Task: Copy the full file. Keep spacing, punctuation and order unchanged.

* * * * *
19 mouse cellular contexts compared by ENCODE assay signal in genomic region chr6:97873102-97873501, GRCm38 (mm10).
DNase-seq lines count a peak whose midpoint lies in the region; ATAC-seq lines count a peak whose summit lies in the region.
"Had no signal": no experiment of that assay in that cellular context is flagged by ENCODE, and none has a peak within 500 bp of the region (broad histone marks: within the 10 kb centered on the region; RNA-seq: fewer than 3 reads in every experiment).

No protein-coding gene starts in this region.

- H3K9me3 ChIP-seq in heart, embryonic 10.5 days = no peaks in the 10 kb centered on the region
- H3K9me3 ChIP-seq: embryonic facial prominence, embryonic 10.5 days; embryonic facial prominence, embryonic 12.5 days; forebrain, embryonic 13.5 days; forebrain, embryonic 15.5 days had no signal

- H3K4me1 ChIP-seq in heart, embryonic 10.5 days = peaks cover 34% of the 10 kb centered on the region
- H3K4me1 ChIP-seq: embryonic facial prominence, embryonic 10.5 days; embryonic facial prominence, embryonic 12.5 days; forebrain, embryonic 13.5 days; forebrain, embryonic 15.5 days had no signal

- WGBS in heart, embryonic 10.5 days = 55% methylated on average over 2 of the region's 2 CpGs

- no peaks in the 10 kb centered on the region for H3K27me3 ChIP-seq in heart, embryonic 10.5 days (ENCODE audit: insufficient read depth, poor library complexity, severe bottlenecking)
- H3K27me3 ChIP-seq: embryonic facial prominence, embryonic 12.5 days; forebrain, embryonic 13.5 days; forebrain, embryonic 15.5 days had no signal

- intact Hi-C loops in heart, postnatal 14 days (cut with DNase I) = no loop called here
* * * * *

19 mouse cellular contexts compared by ENCODE assay signal in genomic region chr6:97873102-97873501, GRCm38 (mm10).
DNase-seq lines count a peak whose midpoint lies in the region; ATAC-seq lines count a peak whose summit lies in the region.
"Had no signal": no experiment of that assay in that cellular context is flagged by ENCODE, and none has a peak within 500 bp of the region (broad histone marks: within the 10 kb centered on the region; RNA-seq: fewer than 3 reads in every experiment).

No protein-coding gene starts in this region.

- H3K9me3 ChIP-seq in heart, embryonic 10.5 days = no peaks in the 10 kb centered on the region
- H3K9me3 ChIP-seq: embryonic facial prominence, embryonic 10.5 days; embryonic facial prominence, embryonic 12.5 days; forebrain, embryonic 13.5 days; forebrain, embryonic 15.5 days had no signal

- H3K4me1 ChIP-seq in heart, embryonic 10.5 days = peaks cover 34% of the 10 kb centered on the region
- H3K4me1 ChIP-seq: embryonic facial prominence, embryonic 10.5 days; embryonic facial prominence, embryonic 12.5 days; forebrain, embryonic 13.5 days; forebrain, embryonic 15.5 days had no signal

- WGBS in heart, embryonic 10.5 days = 55% methylated on average over 2 of the region's 2 CpGs

- no peaks in the 10 kb centered on the region for H3K27me3 ChIP-seq in heart, embryonic 10.5 days (ENCODE audit: insufficient read depth, poor library complexity, severe bottlenecking)
- H3K27me3 ChIP-seq: embryonic facial prominence, embryonic 12.5 days; forebrain, embryonic 13.5 days; forebrain, embryonic 15.5 days had no signal

- intact Hi-C loops in heart, postnatal 14 days (cut with DNase I) = no loop called here